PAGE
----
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Professor Elizabeth Wellington

Professor

Email: E.M.H.Wellington@warwick.ac.uk

Phone: 024 765 23184

Office: D033

Twitter: @ElizabethWelli1ns in a new windowother social media handles

Wellington webpage


Research Clusters

Microbiology & Infectious Disease

Environment & Ecology


Warwick Centres and GRPs

Health

Habitability


Vacancies and Opportunities

For PhD and postdoctoral opportunities, and interest in potential collaborations, please contact me at the above email address.


Research Interests

Monitoring pathogens in human and animal waste is a useful non-invasive approach for studying population disease dynamics and Prof Wellington and her research group provided the first evidence that antimicrobial resistance (AMR) was being disseminated via environmental pathways. They provided evidence that wastewater treatment plants (WWTPs) made a significant contribution to AMR in UK rivers and that many human pathogens with multiple resistance genes could be detected directly downstream of WWTPs. These pathogens were viable, and evidence was also found of significant ingress of the resistance genes into populations of indigenous bacteria in the river.

The environment provides pathogens with opportunities to mix and interact with many different microbial populations. This mixing of human, animal and environmental microbiomes is a critical point in the evolution of new diseases. Current research in the Wellington group using long and short read sequencing of environmental samples is providing direct sequence analysis of new and emerging combinations of virulence and resistance genes. Her research is revealing how new combinations of virulence and resistance genes emerge in specific locations due to gene mobilization mechanisms. This new understanding of how new gene combinations evolve is informing the critical work of policy makers in environmental health protection as they develop ways to mitigate dissemination of these new threats.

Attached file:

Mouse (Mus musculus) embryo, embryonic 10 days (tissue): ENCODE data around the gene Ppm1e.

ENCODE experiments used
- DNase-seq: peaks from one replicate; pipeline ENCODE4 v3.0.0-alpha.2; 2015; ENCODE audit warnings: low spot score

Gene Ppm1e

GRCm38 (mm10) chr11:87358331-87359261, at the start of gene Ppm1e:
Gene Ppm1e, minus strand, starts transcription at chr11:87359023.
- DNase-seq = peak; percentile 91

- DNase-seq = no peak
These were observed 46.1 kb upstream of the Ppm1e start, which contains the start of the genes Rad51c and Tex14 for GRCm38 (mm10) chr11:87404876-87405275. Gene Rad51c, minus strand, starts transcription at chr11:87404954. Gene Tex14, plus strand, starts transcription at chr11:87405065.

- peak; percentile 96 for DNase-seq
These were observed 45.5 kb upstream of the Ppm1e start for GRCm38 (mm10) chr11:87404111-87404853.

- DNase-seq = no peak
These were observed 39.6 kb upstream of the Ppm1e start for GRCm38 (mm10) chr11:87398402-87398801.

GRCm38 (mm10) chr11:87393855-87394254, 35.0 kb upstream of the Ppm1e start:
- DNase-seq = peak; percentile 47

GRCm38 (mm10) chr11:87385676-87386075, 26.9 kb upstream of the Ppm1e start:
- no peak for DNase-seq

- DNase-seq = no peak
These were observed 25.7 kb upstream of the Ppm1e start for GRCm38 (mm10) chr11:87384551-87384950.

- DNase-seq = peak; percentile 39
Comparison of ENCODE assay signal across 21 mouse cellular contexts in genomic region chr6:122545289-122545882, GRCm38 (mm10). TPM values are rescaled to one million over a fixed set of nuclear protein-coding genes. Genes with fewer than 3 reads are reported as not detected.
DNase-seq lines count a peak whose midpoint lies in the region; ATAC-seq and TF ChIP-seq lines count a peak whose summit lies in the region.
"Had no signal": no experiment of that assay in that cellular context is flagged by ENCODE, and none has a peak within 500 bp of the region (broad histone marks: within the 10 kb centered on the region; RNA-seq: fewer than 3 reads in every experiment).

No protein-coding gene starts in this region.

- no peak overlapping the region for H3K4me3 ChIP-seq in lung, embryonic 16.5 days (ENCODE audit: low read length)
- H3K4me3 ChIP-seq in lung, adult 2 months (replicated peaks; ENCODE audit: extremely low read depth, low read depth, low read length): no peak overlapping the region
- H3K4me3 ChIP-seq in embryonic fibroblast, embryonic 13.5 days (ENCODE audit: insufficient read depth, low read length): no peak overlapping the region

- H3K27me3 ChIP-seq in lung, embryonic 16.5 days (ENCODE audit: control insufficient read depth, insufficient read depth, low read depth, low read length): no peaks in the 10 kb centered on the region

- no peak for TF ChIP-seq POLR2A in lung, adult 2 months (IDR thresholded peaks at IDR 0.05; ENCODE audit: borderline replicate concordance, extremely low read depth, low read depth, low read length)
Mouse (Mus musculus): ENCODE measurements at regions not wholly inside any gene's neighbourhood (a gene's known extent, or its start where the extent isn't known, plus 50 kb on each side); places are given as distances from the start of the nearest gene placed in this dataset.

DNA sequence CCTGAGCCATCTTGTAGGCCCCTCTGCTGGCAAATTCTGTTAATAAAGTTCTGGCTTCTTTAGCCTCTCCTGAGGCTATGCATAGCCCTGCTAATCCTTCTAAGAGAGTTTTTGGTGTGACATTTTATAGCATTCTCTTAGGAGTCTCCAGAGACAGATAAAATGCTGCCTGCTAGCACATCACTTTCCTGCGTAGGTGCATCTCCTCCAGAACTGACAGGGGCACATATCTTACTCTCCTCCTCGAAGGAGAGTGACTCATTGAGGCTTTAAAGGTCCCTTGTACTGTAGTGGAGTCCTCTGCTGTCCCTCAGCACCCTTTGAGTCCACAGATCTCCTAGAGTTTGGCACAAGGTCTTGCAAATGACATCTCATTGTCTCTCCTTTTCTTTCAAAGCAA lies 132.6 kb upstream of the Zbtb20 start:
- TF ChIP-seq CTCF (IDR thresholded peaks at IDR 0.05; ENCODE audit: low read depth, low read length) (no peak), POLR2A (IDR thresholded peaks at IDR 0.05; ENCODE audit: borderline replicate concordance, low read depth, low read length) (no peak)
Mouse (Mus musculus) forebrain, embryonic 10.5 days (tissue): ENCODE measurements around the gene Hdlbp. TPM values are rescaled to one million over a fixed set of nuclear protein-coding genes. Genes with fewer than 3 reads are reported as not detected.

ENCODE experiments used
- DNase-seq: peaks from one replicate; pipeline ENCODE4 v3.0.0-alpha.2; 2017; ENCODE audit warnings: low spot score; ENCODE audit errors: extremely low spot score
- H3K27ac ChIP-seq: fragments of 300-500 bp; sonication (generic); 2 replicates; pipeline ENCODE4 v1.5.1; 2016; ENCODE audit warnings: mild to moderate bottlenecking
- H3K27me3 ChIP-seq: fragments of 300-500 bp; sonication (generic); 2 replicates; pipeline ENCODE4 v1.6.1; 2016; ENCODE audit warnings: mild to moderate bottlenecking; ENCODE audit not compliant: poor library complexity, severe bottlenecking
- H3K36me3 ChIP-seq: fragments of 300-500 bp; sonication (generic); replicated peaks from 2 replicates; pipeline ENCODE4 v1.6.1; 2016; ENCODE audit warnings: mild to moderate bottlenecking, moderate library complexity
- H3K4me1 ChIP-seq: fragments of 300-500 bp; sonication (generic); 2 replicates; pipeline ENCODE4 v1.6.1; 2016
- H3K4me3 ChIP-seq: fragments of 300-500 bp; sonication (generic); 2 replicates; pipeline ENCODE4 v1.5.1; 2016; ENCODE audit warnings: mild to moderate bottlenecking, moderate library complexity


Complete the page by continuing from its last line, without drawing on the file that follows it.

Research: Technical Summary

The environment is a critical compartment involved in transmission dynamics of human and animal pathogens and Professor Elizabeth Wellington has pioneered the study of how pathogens survive and become disseminated in the environment. Her research led to the development of a faecal test to determine infection status of badger social groups for the carriage of bovine TB using a specially adapted specific faecal PCR test for Mycobacterium bovis. This approach was applied to environmental samples of soil, water, herbage, feed, faeces and slurry in the farm environment, proving for the first time that live M. bovis was present in water troughs and other samples from farms.

Monitoring pathogens in human and animal waste is a useful non-invasive approach for studying population disease dynamics and Prof Wellington and her research group provided the first evidence that antimicrobial resistance (AMR) was being disseminated via environmental pathways. They provided evidence that wastewater treatment plants (WWTPs) made a significant contribution to AMR in UK rivers and that many human pathogens with multiple resistance genes could be detected directly downstream of WWTPs. These pathogens were viable and evidence was also found of significant ingress of the resistance genes into populations of indigenous bacteria in the river.

The environment provides pathogens with opportunities to mix and interact with many different microbial populations. This mixing of human, animal and environmental microbiomes is a critical point in the evolution of new diseases. Current research in the Wellington group using long and short read sequencing of environmental samples is providing direct sequence analysis of new and emerging combinations of virulence and resistance genes. Her research is revealing how new combinations of virulence and resistance genes emerge in specific locations due to gene mobilization mechanisms. This new understanding of how new gene combinations evolve is informing the critical work of policy makers in environmental health protection as they develop ways to mitigate dissemination of these new threats.

Publications

For a full list of publications, see WRAP

  • PhD University of Liverpool 1980